Radial stiffness | ${k}_{\mathrm{FPM}}$ | $32.8$ N/m |

Displacement torque const. | ${k}_{\mathrm{Tdisp}}$ | $0.25$ Nm/m |

Rotational stiffness | ${k}_{\mathrm{TPM}}$ | $1.6$ mNm/$\xb0$ |

Rotational damping | ${k}_{\mathrm{d},\mathrm{rot}}$ | 2 $\mathsf{\mu}$Nms/$\xb0$ |

Rotational force const. | ${k}_{\mathrm{Frot}}$ | $4.4$ mN/$\xb0$ |

EMs force const. | ${k}_{\mathrm{FEM}}$ | 65 mN/A |

EMs torque const. | ${k}_{\mathrm{TEM}}$ | $0.93$ mNm/A |

Force sensor damping | ${k}_{\mathrm{d},\mathrm{RFS}}$ | $0.04$ Ns/m |

Force sensor stiffness | ${k}_{\mathrm{s},\mathrm{RFS}}$ | 694 kN/m |

Force sensor el. conv. const. | ${k}_{\mathrm{v}}$ | $13.3$ $\mathsf{\mu}$V/$\mathsf{\mu}$m |

Force sensor amplifier gain | ${k}_{\mathrm{VGA}}$ | 10 V/mV |

Inverter | |||

${U}_{\mathrm{DC}}$ | 40 $\mathrm{V}$ | ${f}_{\mathrm{sw}}$ | 100 $\mathrm{k}$$\mathrm{Hz}$ |

$LC$ filter | |||

${L}_{\mathrm{f}}$ | 22 $\mathsf{\mu}$$\mathrm{H}$ | ${R}_{\mathrm{fd}}$ | 1 $\mathsf{\Omega}$ |

${C}_{\mathrm{f}}$ | 22 $\mathsf{\mu}$$\mathrm{F}$ | ${C}_{\mathrm{fd}}$ | 88 $\mathsf{\mu}$$\mathrm{F}$ |

${f}_{0,\mathrm{LC}}$ | $7.2$ $\mathrm{k}$$\mathrm{Hz}$ | n | 4 |

Electromagnet | |||

${L}_{\mathrm{EM}}$ | $18.6$ $\mathrm{m}$$\mathrm{H}$ | ${R}_{\mathrm{EM}}$ | $5.5$ $\mathsf{\Omega}$ |

${C}_{\mathrm{EM}}$ | 87 $\mathrm{p}$$\mathrm{F}$ | ${R}_{\mathrm{EMd}}$ | 85 $\mathrm{k}$$\mathsf{\Omega}$ |

Resonant freq. | 125 $\mathrm{k}$$\mathrm{Hz}$ |

**Table 3.**Parameters of the outer current controller, position and active rotation damping controller, and inner current controller.

Outer Current Controller ${G}_{\mathrm{I},\mathrm{out}}$ | |||

${\omega}_{\mathrm{out}}$ | $2\pi \phantom{\rule{0.166667em}{0ex}}\xb7\phantom{\rule{0.166667em}{0ex}}0.05\mathrm{Hz}$ | ||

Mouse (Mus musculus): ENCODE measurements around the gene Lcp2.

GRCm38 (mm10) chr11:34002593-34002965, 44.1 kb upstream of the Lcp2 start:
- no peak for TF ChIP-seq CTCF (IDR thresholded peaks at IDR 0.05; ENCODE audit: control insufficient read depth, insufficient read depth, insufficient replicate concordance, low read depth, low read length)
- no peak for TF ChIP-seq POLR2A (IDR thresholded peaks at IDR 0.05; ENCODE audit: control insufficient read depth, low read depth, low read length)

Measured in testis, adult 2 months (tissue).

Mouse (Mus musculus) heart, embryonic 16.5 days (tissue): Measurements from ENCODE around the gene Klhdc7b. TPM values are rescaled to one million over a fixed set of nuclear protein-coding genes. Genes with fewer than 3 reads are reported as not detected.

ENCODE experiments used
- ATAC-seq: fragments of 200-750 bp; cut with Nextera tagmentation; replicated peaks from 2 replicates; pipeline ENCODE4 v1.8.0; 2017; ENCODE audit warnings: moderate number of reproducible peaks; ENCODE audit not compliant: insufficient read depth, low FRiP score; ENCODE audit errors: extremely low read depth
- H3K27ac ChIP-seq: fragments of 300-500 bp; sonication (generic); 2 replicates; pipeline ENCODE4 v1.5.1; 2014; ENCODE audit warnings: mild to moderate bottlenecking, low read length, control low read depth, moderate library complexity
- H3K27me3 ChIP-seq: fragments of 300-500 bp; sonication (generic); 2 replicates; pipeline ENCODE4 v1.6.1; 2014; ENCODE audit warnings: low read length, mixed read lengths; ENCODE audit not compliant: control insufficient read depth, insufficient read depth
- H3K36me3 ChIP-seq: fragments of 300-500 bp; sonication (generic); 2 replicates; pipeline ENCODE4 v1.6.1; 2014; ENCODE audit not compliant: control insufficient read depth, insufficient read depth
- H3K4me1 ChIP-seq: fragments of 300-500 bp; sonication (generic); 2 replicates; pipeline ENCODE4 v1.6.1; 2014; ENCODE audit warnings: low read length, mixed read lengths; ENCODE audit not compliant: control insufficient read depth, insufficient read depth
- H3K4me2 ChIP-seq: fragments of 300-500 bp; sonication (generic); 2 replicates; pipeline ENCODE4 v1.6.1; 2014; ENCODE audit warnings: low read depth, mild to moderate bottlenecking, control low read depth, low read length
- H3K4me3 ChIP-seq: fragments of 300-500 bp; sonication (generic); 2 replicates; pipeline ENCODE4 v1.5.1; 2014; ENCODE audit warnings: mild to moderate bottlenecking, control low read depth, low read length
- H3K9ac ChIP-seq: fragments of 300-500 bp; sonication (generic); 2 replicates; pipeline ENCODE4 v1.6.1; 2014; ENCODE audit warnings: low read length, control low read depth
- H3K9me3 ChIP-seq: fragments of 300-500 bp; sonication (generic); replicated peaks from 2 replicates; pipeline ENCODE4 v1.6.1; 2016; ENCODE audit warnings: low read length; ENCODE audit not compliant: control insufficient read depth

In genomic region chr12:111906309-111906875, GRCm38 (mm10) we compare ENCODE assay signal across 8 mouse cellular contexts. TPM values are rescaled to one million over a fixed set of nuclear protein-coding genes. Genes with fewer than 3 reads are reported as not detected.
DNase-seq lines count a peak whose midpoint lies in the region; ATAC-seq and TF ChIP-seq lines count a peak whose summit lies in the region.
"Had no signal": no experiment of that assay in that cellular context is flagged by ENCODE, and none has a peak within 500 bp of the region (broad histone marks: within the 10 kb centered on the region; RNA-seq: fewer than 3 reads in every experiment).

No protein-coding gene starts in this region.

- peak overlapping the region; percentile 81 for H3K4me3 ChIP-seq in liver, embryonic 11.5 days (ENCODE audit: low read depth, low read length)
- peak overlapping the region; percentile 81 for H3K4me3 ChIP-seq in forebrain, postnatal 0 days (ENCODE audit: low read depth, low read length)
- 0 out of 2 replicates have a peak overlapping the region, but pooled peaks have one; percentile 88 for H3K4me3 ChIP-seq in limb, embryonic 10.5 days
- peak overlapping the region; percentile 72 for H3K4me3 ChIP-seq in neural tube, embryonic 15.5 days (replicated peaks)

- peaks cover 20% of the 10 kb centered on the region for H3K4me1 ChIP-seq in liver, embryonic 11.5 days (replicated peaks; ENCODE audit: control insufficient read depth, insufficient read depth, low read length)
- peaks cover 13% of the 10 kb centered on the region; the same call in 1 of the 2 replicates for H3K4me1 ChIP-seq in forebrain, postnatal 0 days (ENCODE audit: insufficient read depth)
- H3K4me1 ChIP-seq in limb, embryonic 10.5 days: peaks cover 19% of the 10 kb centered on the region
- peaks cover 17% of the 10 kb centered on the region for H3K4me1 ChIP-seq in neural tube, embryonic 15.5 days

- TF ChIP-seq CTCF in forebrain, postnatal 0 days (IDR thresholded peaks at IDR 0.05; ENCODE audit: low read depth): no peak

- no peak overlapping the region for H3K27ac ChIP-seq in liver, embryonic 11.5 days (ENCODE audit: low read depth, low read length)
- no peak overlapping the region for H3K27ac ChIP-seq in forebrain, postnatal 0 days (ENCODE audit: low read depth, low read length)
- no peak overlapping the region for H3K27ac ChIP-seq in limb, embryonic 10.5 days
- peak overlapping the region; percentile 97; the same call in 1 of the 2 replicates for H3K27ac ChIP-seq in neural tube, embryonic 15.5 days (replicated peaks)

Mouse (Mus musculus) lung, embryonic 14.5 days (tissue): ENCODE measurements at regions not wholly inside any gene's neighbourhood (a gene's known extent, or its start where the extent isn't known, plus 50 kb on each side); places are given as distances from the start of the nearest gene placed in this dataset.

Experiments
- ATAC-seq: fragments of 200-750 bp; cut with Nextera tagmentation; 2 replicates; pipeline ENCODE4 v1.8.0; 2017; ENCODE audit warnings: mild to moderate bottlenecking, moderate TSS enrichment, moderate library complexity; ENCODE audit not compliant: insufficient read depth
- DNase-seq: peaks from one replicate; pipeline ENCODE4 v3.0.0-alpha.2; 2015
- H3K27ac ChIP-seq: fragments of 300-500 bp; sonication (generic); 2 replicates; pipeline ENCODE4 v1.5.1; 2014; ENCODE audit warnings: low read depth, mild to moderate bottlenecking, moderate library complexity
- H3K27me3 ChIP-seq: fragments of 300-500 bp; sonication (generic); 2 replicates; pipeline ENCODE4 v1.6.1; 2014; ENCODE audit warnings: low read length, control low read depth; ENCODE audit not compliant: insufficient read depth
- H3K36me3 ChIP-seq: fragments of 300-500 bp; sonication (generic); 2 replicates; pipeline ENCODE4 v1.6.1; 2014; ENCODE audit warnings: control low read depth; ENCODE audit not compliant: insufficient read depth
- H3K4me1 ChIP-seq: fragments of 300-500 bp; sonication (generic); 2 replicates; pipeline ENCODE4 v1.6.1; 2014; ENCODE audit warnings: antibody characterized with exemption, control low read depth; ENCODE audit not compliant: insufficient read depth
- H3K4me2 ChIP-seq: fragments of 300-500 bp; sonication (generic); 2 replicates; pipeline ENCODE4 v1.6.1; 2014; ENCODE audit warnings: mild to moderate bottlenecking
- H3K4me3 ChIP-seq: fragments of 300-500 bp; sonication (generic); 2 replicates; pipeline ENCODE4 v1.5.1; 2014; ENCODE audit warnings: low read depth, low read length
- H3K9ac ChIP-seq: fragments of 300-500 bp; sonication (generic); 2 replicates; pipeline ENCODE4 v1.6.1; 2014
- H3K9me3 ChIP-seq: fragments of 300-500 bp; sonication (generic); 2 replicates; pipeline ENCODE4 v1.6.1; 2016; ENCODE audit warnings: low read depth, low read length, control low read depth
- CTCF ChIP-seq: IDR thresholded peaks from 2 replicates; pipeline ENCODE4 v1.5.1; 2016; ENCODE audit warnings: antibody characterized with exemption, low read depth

Position controller (50) | |||

${k}_{1}$ | $-0.04$ As/$\xb0$ | ${k}_{2}$ | $-4.3$ A/$\xb0$ |

${k}_{3}$ | $283.5$ As/m | ${k}_{4}$ | $3.09$ kA/m |

H | $536.8$ A/m | ${k}_{\mathrm{I}}$ | $2\pi \phantom{\rule{0.166667em}{0ex}}\xb7\phantom{\rule{0.166667em}{0ex}}0.15\mathrm{A}/\mathrm{ms}$ |

${p}_{1}$ | $2\pi \phantom{\rule{0.166667em}{0ex}}\xb7\phantom{\rule{0.166667em}{0ex}}0.52\mathrm{Hz}$ | ${p}_{2}$ | $2\pi \phantom{\rule{0.166667em}{0ex}}\xb7\phantom{\rule{0.166667em}{0ex}}3.29\mathrm{Hz}$ |

${p}_{3}$ | $2\pi \phantom{\rule{0.166667em}{0ex}}\xb7\phantom{\rule{0.166667em}{0ex}}3.18\mathrm{Hz}$ | ${p}_{4}$ | $2\pi \phantom{\rule{0.166667em}{0ex}}\xb7\phantom{\rule{0.166667em}{0ex}}1.74\mathrm{Hz}$ |

Inner current controller ${G}_{\mathrm{PI},\mathrm{in}}$ | |||

${\omega}_{\mathrm{in}}$ | $2\pi \phantom{\rule{0.166667em}{0ex}}\xb7\phantom{\rule{0.166667em}{0ex}}20\mathrm{Hz}$ |

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**MDPI and ACS Style**

Bonetti, R.; Beglinger, L.; Mirić, S.; Bortis, D.; Kolar, J.W.
Reaction Force-Based Position Sensing for Magnetic Levitation Platform with Exceptionally Large Hovering Distance. *Actuators* **2024**, *13*, 114.
https://doi.org/10.3390/act13030114

**AMA Style**

Bonetti R, Beglinger L, Mirić S, Bortis D, Kolar JW.
Reaction Force-Based Position Sensing for Magnetic Levitation Platform with Exceptionally Large Hovering Distance. *Actuators*. 2024; 13(3):114.
https://doi.org/10.3390/act13030114

**Chicago/Turabian Style**

Bonetti, Reto, Lars Beglinger, Spasoje Mirić, Dominik Bortis, and Johann W. Kolar.
2024. "Reaction Force-Based Position Sensing for Magnetic Levitation Platform with Exceptionally Large Hovering Distance" *Actuators* 13, no. 3: 114.
https://doi.org/10.3390/act13030114